Making a movie in 48 hours hard on crew

00:06, Apr 07 2014
Southland Times photo
Raymond Lum battles sleep deprivation completing the editing of his revenge film for the Rialto Channel 48 Hours Furious Filmmaking Challenge. Musician Lawrence Watts is putting music to the script.

Temporary insanity is one way to describe the feeling of making a film in 48 hours with only just over two hours sleep.

Cromwell filmmaker Raymond Lum, of Sword Productions Ltd, is recovering today from a weekend of sleep deprivation after co- writing, directing, filming and editing a film for the Rialto Channel 48Hours Furious Film- Making Challenge.

Lum and a group of Cromwell actors, assistants and a musician leapt to action on Friday night when a text with the team's genre came through: The Revenge Movie.

The team's task - complete a revenge movie centred around a main character - a liar called Morgan Foster, using the line - "Not with that you're not" and a using a ball as a prop. They also had to include an extreme close-up shot.

Lum said the genre, one of a possible 12, was much easier than last year's when he landed a robot/android genre.

"There is more drama this year . . . we have a group of kids who know someone and there is a relationship breakdown and there is a bit of a twist at the end."


He would not reveal any other details of the film, which would be screened at The Nose restaurant in upcoming weeks, he said.

"The biggest challenge has been the lack of sleep. I've only had about two and a half hours . . . but I love doing film work. It's my passion."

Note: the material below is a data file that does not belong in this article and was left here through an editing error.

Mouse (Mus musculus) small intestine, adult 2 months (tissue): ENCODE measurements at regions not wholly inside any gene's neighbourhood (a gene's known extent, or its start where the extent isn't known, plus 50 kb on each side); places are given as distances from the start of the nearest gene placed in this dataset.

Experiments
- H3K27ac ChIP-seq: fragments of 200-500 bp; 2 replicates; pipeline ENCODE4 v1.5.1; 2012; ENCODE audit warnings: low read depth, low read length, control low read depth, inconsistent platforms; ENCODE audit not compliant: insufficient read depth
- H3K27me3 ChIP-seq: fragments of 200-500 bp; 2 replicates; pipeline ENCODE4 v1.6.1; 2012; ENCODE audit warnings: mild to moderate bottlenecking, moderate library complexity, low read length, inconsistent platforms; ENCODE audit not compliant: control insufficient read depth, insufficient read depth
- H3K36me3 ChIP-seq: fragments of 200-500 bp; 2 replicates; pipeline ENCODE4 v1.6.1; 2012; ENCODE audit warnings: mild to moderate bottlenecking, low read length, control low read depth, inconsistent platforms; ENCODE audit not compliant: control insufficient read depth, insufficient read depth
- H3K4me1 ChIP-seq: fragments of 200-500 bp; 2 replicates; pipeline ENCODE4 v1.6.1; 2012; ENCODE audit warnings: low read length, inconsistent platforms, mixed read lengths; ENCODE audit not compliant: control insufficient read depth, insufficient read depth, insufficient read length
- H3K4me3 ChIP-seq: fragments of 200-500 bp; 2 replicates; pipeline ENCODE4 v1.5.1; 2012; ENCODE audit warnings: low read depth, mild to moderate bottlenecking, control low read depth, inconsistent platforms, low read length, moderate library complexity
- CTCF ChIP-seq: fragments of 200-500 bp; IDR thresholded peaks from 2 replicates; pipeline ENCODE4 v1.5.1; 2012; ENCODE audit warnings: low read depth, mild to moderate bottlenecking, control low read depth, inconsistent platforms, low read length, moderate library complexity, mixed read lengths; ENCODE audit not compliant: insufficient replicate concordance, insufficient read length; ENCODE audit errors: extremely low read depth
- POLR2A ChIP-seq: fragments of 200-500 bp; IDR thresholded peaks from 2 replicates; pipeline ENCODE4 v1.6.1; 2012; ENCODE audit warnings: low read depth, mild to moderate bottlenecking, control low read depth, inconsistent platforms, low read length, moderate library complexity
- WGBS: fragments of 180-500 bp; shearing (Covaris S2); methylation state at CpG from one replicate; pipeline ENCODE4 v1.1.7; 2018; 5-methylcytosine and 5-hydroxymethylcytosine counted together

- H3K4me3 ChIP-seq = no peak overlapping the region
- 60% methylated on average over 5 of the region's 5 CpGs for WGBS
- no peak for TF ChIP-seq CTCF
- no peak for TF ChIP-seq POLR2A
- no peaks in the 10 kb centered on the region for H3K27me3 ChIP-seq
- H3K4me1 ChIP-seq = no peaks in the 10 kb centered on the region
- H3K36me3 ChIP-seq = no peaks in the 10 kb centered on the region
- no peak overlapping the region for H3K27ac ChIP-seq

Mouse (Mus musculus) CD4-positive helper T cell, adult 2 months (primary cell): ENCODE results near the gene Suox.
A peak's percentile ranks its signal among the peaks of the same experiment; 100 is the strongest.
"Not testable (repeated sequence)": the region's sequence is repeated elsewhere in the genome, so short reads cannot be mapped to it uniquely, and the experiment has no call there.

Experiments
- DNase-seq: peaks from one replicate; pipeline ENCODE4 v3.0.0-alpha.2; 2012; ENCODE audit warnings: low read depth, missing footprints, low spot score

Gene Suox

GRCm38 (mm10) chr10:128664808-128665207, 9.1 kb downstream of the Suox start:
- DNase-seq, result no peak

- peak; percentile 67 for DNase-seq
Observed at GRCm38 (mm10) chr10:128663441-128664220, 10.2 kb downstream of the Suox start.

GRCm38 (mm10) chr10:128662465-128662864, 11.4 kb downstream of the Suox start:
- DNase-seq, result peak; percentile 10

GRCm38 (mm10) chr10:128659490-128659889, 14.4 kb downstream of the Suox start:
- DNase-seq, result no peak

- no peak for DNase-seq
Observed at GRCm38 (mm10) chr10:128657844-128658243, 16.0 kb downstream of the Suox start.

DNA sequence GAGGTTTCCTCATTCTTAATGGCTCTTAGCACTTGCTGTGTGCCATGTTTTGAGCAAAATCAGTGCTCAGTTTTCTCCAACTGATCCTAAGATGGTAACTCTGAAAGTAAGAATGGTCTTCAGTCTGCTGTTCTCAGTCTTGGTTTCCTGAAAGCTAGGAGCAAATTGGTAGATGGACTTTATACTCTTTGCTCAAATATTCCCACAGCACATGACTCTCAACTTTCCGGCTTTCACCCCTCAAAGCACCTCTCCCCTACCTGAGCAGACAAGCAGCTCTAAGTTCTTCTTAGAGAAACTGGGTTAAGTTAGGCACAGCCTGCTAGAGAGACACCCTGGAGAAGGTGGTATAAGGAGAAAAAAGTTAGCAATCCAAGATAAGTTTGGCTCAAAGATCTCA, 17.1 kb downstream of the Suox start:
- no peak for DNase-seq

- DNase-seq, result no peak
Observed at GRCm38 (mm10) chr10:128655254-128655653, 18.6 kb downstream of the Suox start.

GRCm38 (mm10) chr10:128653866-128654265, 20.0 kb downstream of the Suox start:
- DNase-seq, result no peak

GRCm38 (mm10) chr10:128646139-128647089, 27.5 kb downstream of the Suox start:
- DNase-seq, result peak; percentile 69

The competition, in its 12th year, attracted more than 800 teams from around New Zealand this year.

Assistant director Odette Pride said it was her second year working alongside Lunn and this year, while filming seemed more polished, it was not without its "chaotic" moments.

"This year we decided to take a light-hearted approach and use a lot of outdoor locations but it poured with rain all Saturday morning so we had to change locations pretty quickly but the filming went well," Pride said.

After an entire day filming, one actor pulled the pin during the last scene and the child actors had to be thrown a few chocolate energy bars to keep them going, she said.

"Everyone who has done it has said, 'call me, I'm doing it next year'. There is a wrap party [on Sunday night] but I will be home in bed."

Organiser Tim Groendaal said there were about 700 people from Otago and Southland competing in the challenge and numbers were growing each year.

"Per head of population, it is the biggest short film competition in the world. I think normally, when it comes to filmmaking it's a long protracted process for people and you don't get the quick fix gratification this provides . . . and it works because it is a cool social activity for people. That is the big thing for us.

"It isn't about winning the awards - that's the cream on top if you get that far - it's that social experience. Having Peter Jackson as a patron and guy who selects wildcard winners from the shorts is not a bad thing either."

The films had to be finished by 7pm last night, and would go through a regional final process.

The grand final is held on May 30 with Oscar-nominated scriptwriter Josh Olson heading the judging panel.


The Southland Times